I couldn’t tell you how many variations of this recipe I have tried. Turns out fizzy bath bombs are temperamental and delicate little buggers and explode without warning, quite easily… Grrr!! Well, this final product is dead easy to make and will hopefully get you excited about the prospect of giving others a cute little hamper for Christmas or birthdays, or as party favours, with these beauties inside 🙂

Now, I know you’re probably wondering why there is a video for Cleaning Fizzies here… It’s because the recipes are exactly the same (except you can add your essential oils to the mixture if you like). No point creating extra work for myself now, is there?


Makes: 460 g (approx. 15 small or 5 large) Prep time: < 5 min. (plus setting time)


• 300 g sodium bicarbonate (bicarb)
• 130 g citric acid
• ½ tsp colourant – optional (see recipe notes)
• 30 g carrier oil (fractionated coconut oil and sweet almond oil are popular choices)
• 30 drops of essential oils


My favourite essential oils in this recipe are lavender and ylang ylang, but don’t be limited by my suggestions. Use oils that fit your budget, or those that you already have in your collection. Read here for more information.

Extra equipment required

Silicone moulds


1. Add sodium bicarbonate, citric acid and colourant (if using) to a bowl and mix until combined.
2. Add carrier oil and essential oils, and mix until combined. Mixture should just hold form when squeezed together. If it isn’t holding together, add an extra teaspoon of carrier oil and mix again.
3. Spoon mixture into moulds and press down firmly until full.
4. Leave to set for 12-24 hours in a cool and dry place. After this time, turn moulds upside down and gently tap the bottom – bath drops should fall out easily.
5. Place on a tray or sheet of baking paper and leave to dry for a further 24 hours before storing in container of choice.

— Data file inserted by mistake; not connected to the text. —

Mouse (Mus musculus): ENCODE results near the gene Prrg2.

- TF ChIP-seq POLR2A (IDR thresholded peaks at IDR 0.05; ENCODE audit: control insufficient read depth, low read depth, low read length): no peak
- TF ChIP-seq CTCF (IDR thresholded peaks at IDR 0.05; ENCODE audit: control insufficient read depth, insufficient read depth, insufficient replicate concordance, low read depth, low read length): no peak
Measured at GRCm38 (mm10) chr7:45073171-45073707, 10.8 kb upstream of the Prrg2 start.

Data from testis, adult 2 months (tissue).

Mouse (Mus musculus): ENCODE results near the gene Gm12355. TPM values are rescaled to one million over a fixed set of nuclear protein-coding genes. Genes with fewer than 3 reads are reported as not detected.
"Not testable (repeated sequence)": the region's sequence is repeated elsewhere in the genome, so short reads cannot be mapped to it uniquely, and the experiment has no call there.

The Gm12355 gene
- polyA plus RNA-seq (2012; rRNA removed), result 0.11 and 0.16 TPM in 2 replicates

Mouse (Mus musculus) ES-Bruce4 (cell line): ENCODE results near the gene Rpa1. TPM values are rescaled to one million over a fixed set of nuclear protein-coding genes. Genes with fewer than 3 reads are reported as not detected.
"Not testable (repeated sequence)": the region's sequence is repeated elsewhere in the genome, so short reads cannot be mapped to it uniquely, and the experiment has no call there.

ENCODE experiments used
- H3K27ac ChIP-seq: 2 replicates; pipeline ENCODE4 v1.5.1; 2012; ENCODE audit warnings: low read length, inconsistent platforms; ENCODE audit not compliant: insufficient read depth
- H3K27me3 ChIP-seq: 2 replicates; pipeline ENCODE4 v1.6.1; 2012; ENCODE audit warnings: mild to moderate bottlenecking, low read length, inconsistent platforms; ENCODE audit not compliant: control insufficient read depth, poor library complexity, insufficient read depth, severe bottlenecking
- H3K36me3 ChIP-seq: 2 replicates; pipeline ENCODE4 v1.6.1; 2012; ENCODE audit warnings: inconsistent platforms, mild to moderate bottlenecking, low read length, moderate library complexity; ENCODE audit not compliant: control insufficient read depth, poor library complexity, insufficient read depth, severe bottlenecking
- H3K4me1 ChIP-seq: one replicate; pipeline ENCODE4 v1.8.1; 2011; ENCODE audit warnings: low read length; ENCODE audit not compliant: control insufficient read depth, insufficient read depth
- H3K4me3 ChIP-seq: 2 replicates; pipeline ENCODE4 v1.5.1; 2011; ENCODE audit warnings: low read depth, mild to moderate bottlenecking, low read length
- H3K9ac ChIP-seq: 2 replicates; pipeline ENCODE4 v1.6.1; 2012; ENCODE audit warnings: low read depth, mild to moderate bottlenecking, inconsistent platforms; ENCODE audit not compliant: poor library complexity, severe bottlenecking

To Use

Add 3-4 drops, or 1 large drop to a warm bath.

Recipe Notes

To colour these fizzies, you can use food colouring (natural is obviously my choice – beetroot powder or spirulina are my go-to’s); powder is the best option if you want to avoid the risk of premature fizzing.
When we think of chlorine, we think of public swimming pools, but chlorine is a common additive to our drinking water supplies, designed to kill bacteria living within it. Along with the bad bugs, chlorine also kills good bacteria and promotes the generation of free radicals within the body, specifically the skin. Free radicals have been linked to cancer and are something that we don’t want polluting our bodies. Most info I have read says to add between one teaspoon – one tablespoon of vitamin C (ascorbic acid) powder to bath water while it is filling, to help neutralise the chlorine present in unfiltered tap water. There is some info here you might like to read. And this podcast has some great info on chlorinated water.

Krissy Ballinger

Krissy Ballinger


Krissy wants to see a world where people make conscious choices that honour both humans and habitat. It is her mission to gently guide people towards this beautiful way of life. With a background in education and health promotion, she devotes her time to increasing awareness on common and avoidable toxins, as well as educating individuals on simple ways they can adjust their lifestyles to better serve themselves, and the planet. Natural DIY is Krissy’s speciality, and she has sold over 80,000 copies of her recipe books, including her latest book, The Lifestyle Edit, the award-winning, Naturally Inspired - Simple DIY Recipes for Body Care and Cleaning, and her kids book, Make & Play - Natural DIY Recipes for Kids.

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